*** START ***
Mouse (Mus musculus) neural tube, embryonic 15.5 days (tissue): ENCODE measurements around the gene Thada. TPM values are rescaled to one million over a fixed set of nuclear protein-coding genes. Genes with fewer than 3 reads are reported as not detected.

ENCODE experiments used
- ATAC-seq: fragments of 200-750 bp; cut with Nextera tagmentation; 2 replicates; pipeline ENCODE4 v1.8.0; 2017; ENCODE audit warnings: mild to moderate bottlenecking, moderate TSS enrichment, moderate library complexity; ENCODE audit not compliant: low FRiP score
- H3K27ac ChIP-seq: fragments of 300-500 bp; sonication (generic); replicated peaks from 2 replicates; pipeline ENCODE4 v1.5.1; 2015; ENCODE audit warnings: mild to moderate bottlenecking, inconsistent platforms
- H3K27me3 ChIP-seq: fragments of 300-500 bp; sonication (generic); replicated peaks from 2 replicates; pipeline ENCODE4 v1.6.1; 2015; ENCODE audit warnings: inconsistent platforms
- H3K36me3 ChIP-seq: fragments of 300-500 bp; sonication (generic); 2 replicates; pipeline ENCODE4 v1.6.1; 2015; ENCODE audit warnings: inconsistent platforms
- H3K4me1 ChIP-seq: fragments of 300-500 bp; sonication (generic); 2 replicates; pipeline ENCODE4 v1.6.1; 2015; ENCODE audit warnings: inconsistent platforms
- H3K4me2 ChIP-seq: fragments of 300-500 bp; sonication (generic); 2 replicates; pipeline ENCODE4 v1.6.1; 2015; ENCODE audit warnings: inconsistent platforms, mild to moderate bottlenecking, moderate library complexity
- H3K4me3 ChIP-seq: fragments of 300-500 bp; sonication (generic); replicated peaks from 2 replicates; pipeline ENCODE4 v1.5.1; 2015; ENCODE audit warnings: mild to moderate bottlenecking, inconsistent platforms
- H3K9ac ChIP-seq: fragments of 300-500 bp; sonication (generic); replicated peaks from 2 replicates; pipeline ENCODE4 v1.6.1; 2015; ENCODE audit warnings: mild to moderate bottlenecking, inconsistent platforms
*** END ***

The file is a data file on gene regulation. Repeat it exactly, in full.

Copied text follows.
Mouse (Mus musculus) neural tube, embryonic 15.5 days (tissue): ENCODE measurements around the gene Thada. TPM values are rescaled to one million over a fixed set of nuclear protein-coding genes. Genes with fewer than 3 reads are reported as not detected.

ENCODE experiments used
- ATAC-seq: fragments of 200-750 bp; cut with Nextera tagmentation; 2 replicates; pipeline ENCODE4 v1.8.0; 2017; ENCODE audit warnings: mild to moderate bottlenecking, moderate TSS enrichment, moderate library complexity; ENCODE audit not compliant: low FRiP score
- H3K27ac ChIP-seq: fragments of 300-500 bp; sonication (generic); replicated peaks from 2 replicates; pipeline ENCODE4 v1.5.1; 2015; ENCODE audit warnings: mild to moderate bottlenecking, inconsistent platforms
- H3K27me3 ChIP-seq: fragments of 300-500 bp; sonication (generic); replicated peaks from 2 replicates; pipeline ENCODE4 v1.6.1; 2015; ENCODE audit warnings: inconsistent platforms
- H3K36me3 ChIP-seq: fragments of 300-500 bp; sonication (generic); 2 replicates; pipeline ENCODE4 v1.6.1; 2015; ENCODE audit warnings: inconsistent platforms
- H3K4me1 ChIP-seq: fragments of 300-500 bp; sonication (generic); 2 replicates; pipeline ENCODE4 v1.6.1; 2015; ENCODE audit warnings: inconsistent platforms
- H3K4me2 ChIP-seq: fragments of 300-500 bp; sonication (generic); 2 replicates; pipeline ENCODE4 v1.6.1; 2015; ENCODE audit warnings: inconsistent platforms, mild to moderate bottlenecking, moderate library complexity
- H3K4me3 ChIP-seq: fragments of 300-500 bp; sonication (generic); replicated peaks from 2 replicates; pipeline ENCODE4 v1.5.1; 2015; ENCODE audit warnings: mild to moderate bottlenecking, inconsistent platforms
- H3K9ac ChIP-seq: fragments of 300-500 bp; sonication (generic); replicated peaks from 2 replicates; pipeline ENCODE4 v1.6.1; 2015; ENCODE audit warnings: mild to moderate bottlenecking, inconsistent platforms